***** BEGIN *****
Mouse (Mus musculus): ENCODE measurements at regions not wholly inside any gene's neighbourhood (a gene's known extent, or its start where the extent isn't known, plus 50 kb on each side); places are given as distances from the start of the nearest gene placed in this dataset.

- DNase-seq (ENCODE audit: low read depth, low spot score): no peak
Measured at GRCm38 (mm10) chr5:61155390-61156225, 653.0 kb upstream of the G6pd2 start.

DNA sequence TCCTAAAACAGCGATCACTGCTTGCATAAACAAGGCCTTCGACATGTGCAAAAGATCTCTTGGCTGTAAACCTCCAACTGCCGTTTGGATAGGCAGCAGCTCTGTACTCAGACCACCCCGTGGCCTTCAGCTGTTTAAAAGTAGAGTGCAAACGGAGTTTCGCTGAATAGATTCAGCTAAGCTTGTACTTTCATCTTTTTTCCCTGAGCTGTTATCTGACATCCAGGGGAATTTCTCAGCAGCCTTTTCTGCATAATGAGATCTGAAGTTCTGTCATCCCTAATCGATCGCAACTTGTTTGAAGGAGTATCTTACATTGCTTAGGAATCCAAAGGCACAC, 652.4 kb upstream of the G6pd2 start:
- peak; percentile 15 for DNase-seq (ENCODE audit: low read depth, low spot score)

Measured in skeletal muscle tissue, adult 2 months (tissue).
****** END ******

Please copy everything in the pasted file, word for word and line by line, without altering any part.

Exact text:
Mouse (Mus musculus): ENCODE measurements at regions not wholly inside any gene's neighbourhood (a gene's known extent, or its start where the extent isn't known, plus 50 kb on each side); places are given as distances from the start of the nearest gene placed in this dataset.

- DNase-seq (ENCODE audit: low read depth, low spot score): no peak
Measured at GRCm38 (mm10) chr5:61155390-61156225, 653.0 kb upstream of the G6pd2 start.

DNA sequence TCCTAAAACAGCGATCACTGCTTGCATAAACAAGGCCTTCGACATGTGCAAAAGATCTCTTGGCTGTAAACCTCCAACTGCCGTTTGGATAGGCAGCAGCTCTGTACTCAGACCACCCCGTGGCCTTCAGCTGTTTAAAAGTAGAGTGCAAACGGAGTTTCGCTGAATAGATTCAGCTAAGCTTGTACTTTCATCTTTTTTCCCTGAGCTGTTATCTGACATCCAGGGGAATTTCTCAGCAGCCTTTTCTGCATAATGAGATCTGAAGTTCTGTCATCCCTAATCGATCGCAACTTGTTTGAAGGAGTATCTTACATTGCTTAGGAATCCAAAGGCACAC, 652.4 kb upstream of the G6pd2 start:
- peak; percentile 15 for DNase-seq (ENCODE audit: low read depth, low spot score)

Measured in skeletal muscle tissue, adult 2 months (tissue).